FAA Says Texas “UFO” Likely a Meteor


Written by Jon Mercer in Paranormal
Viewed by 83 readers since 02-21-2009

What is it about the Deep South that seems to attract unidentified flying objects? Even the late comedian Bill Hicks once famously compared his comedy tours in the South to UFOs, noting that his act “only appeared in small Southern towns, witnessed by a handful of hillbillies.”

And when it comes to the plentiful UFO sightings of the South, Texas seems to be Alien Central Station. There were hundreds of claimed UFO sightings throughout the Lone Star State in 2008, and 2009 is shaping up to be another banner year for Texas UFO spotting.

Over the last weekend, a huge fireball slowly made its way across the Texas sky, alarming residents and prompting a flood of emergency calls to local police in Williamson County, Texas. In fact, the local sheriff’s office received so many distressed calls about the event, they sent deputies to investigate and even procured a police helicopter to search for the remains of a downed plane — what local authorities thought the fireball to be at first.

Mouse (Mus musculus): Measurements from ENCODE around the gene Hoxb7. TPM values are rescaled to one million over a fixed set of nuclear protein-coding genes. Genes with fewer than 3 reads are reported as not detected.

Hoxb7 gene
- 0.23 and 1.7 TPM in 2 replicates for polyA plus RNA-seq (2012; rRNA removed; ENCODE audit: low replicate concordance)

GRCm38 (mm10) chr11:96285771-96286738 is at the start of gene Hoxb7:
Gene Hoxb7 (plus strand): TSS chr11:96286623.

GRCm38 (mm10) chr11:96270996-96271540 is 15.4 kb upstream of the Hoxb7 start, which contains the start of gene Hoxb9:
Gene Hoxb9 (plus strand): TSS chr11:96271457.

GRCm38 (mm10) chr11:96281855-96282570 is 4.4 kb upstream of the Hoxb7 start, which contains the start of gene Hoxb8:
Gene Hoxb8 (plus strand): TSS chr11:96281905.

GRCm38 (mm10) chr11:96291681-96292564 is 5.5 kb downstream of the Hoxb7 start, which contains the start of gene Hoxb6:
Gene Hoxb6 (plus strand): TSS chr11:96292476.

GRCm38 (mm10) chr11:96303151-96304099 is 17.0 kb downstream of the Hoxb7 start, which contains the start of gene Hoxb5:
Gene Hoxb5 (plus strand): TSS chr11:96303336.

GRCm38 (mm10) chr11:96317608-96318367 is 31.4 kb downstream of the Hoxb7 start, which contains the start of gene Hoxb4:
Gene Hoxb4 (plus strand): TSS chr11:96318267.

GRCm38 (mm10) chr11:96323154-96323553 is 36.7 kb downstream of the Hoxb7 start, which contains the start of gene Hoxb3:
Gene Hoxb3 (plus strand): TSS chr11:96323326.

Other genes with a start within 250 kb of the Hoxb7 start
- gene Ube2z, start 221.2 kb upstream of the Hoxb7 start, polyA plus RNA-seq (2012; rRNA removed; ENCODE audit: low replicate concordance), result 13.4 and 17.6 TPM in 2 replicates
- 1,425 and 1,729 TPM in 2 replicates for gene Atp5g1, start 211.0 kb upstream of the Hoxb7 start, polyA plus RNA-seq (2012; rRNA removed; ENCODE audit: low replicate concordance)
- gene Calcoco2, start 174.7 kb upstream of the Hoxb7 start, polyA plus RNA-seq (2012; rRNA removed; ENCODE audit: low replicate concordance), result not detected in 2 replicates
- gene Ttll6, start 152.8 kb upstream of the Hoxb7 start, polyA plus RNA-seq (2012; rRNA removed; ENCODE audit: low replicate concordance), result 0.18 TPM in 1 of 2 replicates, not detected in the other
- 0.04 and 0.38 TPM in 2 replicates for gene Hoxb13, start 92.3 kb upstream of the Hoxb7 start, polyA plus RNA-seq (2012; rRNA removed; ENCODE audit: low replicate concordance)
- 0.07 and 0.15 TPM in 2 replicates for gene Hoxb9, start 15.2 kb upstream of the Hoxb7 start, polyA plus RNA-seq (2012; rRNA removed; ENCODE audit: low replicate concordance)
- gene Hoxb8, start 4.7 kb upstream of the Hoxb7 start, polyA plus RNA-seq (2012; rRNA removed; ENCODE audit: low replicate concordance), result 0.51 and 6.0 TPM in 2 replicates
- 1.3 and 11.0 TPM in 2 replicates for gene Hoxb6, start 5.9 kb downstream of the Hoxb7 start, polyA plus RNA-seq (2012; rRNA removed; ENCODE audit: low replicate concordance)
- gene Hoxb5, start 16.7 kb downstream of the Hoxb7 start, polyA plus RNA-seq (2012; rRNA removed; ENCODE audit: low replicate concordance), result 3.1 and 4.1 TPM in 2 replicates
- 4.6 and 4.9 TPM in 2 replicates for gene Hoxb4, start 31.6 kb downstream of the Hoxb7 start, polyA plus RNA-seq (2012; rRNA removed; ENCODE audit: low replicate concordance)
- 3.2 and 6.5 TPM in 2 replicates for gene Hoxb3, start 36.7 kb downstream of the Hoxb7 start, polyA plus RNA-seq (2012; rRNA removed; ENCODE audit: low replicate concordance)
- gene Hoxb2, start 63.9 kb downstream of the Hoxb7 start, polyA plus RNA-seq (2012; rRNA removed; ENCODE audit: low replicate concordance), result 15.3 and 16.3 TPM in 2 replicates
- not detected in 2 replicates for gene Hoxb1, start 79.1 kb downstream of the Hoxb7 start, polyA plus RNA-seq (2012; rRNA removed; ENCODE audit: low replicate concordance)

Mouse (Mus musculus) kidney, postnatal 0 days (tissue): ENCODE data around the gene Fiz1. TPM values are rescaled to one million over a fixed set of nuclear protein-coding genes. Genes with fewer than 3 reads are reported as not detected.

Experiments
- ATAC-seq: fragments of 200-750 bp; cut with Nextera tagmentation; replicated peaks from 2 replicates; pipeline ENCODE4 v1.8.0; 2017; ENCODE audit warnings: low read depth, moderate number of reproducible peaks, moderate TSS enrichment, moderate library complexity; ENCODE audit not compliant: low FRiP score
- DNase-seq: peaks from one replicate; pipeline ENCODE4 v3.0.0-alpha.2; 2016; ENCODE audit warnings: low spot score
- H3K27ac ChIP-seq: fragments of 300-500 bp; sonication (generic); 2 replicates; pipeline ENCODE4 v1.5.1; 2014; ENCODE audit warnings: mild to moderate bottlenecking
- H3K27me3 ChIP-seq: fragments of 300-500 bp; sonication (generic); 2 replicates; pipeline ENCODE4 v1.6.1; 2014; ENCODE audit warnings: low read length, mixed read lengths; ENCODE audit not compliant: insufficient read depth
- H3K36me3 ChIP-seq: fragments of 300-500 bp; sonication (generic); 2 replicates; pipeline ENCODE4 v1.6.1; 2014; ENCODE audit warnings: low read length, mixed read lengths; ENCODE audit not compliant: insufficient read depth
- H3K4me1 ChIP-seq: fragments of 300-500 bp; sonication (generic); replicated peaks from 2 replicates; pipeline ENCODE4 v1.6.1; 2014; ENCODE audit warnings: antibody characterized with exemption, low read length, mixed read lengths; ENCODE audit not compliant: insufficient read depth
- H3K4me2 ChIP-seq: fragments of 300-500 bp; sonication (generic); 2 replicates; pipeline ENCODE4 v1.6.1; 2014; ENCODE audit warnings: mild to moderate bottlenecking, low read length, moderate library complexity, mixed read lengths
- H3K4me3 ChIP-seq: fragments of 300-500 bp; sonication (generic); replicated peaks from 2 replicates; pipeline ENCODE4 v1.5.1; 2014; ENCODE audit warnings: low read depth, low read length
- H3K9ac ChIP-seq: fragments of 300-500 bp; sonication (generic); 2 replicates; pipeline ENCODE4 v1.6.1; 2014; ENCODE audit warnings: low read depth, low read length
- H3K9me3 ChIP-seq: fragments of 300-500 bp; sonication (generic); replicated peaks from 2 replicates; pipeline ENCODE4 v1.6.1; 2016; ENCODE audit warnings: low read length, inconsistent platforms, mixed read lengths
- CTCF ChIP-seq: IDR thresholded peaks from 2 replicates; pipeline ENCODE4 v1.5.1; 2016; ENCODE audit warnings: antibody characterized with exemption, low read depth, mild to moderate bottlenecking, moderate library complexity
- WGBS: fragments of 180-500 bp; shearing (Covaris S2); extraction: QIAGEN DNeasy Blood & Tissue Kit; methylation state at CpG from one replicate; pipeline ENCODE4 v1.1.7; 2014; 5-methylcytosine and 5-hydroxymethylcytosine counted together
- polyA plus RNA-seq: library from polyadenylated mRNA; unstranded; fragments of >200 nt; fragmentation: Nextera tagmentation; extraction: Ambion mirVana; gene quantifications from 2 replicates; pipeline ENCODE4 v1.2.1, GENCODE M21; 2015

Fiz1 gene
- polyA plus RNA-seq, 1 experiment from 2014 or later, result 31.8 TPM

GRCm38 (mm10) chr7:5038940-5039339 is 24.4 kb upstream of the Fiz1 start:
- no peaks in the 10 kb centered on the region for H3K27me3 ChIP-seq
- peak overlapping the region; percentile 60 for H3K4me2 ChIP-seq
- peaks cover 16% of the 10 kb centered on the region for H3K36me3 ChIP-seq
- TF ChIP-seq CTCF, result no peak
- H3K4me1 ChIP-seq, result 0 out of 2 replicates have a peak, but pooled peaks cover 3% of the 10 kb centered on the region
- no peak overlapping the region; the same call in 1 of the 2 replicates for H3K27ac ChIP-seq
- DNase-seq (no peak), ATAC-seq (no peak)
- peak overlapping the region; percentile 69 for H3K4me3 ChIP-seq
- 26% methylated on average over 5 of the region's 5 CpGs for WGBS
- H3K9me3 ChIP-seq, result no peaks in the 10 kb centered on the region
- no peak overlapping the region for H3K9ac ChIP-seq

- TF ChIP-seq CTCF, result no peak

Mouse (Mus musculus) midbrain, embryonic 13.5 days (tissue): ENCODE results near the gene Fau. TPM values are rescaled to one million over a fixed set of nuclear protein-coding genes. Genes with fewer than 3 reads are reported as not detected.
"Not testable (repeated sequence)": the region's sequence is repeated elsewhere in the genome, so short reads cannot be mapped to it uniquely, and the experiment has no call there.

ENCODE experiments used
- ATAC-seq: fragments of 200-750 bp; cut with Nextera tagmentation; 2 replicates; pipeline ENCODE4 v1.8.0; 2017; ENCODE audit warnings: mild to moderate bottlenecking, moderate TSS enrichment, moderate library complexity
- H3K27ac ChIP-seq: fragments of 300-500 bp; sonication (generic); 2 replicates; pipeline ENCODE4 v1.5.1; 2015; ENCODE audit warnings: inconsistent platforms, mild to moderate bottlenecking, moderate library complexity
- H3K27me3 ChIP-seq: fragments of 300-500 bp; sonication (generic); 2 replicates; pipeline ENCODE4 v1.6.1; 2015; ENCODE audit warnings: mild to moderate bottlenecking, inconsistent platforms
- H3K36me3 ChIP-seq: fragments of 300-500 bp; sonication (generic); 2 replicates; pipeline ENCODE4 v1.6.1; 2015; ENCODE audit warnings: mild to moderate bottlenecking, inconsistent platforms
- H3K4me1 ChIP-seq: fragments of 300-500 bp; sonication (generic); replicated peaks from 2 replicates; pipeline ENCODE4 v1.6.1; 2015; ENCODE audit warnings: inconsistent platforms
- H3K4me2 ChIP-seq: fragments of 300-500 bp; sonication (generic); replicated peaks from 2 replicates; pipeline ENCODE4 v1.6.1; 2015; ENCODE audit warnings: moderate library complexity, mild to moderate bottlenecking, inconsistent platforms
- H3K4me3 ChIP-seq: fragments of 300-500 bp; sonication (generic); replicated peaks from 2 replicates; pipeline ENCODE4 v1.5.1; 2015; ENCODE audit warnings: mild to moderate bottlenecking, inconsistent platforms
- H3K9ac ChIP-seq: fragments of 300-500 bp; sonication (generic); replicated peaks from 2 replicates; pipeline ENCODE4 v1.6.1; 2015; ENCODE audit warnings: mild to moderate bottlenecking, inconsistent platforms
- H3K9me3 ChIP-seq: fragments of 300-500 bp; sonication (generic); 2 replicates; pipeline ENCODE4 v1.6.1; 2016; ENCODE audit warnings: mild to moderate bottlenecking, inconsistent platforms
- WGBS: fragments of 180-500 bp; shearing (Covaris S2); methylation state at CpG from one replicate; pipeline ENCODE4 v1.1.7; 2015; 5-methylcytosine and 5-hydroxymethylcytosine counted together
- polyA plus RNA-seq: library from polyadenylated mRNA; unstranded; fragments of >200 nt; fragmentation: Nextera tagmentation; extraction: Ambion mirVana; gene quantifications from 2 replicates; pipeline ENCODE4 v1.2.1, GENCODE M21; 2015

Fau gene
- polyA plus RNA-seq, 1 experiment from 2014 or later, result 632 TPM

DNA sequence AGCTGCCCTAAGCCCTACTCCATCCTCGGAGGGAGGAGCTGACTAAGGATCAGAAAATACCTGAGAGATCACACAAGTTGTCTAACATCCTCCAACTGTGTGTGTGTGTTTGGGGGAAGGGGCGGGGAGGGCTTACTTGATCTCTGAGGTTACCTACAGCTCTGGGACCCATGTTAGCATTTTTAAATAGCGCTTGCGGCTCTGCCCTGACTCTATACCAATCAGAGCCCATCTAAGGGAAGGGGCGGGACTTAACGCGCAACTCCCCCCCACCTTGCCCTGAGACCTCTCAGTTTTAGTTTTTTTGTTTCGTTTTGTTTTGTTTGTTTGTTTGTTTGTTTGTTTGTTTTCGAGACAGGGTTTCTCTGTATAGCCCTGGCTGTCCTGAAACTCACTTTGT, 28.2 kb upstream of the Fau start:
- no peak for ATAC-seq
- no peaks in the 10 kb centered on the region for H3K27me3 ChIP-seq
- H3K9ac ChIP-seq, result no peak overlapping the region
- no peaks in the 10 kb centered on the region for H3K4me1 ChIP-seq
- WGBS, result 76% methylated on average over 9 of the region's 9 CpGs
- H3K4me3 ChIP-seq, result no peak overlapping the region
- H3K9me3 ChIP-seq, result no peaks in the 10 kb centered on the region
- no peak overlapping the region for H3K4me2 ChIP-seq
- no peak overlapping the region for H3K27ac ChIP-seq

Others speculated that the fireball could have been wreckage from satellites which collided in orbit, though experts quickly dismissed this possibility as highly unlikely. A Russian and American satellite did actually collide over the past few days, as reported by nearly every news organization in the world, but experts say the trajectory of that collision would have taken it nowhere near rural Williamson County, Texas, where the fireball was first reported.

On Monday, Federal aviation administration spokespeople announced that they fire ball seen in the Texas sky over the weekend was “likely” a natural phenomenon, such as a meteor approximately the size of two midsize cars, and with a thick concrete-like consistency.

FAA spokespeople claim that falling satellite debris would have been too small to produce such a bright flare upon entering the atmosphere.

But some Texans don’t believe the flare was a meteor or satellite debris. Many local residents phoned police and news organizations reporting what they deemed to be some type of spacecraft entering the atmosphere, or an experimental military aircraft.

And truthfully, even the FAA is not saying definitively that they know what the object was; only that they suspect it was only a meteor. But whatever was streaking through the mid-Texas sky in broad daylight certainly got the attention of local residents and law enforcement. Meteor or not, witnessing a large hurling ball of fire arching its way across the sky can be an unsettling experience for anyone — even in the Deep South.


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